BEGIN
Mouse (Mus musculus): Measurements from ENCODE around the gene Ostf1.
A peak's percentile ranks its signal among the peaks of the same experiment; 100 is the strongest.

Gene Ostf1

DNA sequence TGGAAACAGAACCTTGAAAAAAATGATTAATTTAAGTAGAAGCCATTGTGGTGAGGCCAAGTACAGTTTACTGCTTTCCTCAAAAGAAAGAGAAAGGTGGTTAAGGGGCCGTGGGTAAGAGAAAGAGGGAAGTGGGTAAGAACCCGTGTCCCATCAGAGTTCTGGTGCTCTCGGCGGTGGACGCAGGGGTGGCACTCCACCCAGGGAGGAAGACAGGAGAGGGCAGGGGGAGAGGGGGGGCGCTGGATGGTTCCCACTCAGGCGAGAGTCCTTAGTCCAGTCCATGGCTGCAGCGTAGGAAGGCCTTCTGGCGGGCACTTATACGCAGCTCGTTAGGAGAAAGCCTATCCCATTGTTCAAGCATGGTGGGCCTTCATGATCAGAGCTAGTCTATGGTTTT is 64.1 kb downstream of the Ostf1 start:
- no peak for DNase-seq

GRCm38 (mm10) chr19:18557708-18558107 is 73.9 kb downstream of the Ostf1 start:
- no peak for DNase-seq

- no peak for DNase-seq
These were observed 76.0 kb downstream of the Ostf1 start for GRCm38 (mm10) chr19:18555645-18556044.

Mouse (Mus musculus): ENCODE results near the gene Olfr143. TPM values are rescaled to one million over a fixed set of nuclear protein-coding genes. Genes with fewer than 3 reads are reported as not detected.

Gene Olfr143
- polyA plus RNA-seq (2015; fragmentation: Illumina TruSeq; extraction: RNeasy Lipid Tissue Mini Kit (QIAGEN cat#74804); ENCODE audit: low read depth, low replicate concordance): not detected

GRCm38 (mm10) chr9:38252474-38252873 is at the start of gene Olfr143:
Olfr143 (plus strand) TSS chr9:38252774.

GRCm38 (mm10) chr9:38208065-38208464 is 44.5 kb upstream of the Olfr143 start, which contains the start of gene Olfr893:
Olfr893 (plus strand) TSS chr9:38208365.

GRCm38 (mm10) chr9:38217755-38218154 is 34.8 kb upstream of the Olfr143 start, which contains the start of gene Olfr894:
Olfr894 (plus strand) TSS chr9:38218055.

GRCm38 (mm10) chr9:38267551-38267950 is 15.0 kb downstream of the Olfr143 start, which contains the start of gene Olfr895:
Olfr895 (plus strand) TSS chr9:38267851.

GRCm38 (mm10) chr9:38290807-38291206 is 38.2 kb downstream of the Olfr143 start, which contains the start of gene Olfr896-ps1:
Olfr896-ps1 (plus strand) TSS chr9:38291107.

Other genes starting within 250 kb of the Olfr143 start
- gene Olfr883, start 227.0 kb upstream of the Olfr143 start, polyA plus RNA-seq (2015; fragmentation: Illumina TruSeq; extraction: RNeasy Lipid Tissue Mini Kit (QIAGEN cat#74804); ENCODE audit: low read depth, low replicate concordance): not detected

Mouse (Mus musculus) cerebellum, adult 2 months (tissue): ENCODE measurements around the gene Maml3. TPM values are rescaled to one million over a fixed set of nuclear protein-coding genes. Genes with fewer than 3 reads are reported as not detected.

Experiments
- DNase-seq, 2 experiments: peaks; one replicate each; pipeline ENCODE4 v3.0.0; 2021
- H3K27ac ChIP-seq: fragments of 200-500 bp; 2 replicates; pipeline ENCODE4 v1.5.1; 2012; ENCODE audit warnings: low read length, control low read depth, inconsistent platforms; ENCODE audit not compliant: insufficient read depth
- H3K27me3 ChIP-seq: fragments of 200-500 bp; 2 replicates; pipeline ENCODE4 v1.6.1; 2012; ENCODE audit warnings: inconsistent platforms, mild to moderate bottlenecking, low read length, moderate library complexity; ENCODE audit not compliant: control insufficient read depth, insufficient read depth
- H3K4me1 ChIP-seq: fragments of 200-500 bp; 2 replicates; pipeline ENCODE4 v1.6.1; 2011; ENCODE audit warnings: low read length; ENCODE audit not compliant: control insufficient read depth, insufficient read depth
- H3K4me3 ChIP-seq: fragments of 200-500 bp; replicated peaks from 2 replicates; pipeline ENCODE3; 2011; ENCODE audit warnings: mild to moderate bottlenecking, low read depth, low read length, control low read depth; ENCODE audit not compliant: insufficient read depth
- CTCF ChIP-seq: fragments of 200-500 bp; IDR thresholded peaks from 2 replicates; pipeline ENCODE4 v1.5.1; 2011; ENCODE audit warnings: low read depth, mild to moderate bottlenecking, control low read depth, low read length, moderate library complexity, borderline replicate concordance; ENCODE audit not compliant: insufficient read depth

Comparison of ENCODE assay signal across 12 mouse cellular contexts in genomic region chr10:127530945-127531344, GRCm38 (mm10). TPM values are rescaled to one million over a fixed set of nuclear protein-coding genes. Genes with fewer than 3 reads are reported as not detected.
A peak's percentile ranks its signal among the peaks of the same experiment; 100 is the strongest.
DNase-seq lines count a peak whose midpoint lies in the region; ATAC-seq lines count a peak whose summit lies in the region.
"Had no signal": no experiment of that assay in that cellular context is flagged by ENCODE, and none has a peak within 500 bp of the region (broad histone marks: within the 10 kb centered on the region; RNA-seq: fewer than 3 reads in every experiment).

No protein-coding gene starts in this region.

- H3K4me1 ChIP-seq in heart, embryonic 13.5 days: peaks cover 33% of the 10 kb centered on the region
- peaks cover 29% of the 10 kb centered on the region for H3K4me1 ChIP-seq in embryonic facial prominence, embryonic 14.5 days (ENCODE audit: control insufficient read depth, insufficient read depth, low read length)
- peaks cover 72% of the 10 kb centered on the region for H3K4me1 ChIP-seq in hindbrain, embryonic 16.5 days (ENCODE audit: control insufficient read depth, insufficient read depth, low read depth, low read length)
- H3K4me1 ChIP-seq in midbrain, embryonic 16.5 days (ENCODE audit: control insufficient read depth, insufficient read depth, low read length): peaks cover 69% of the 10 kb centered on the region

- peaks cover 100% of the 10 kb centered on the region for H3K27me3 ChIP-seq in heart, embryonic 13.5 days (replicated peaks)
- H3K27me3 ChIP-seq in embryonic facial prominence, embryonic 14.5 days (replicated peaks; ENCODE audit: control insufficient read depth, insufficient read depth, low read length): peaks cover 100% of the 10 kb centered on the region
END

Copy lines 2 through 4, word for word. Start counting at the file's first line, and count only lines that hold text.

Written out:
A peak's percentile ranks its signal among the peaks of the same experiment; 100 is the strongest.

Gene Ostf1

DNA sequence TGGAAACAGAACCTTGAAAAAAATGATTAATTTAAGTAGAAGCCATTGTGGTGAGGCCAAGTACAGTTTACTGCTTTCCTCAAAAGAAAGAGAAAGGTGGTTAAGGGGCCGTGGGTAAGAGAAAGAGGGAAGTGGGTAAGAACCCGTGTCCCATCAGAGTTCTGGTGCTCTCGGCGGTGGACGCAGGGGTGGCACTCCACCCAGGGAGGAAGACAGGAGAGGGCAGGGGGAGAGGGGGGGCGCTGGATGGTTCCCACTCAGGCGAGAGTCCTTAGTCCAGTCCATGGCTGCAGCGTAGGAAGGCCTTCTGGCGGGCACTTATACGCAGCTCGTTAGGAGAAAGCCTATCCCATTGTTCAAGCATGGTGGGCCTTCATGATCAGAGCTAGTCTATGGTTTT is 64.1 kb downstream of the Ostf1 start: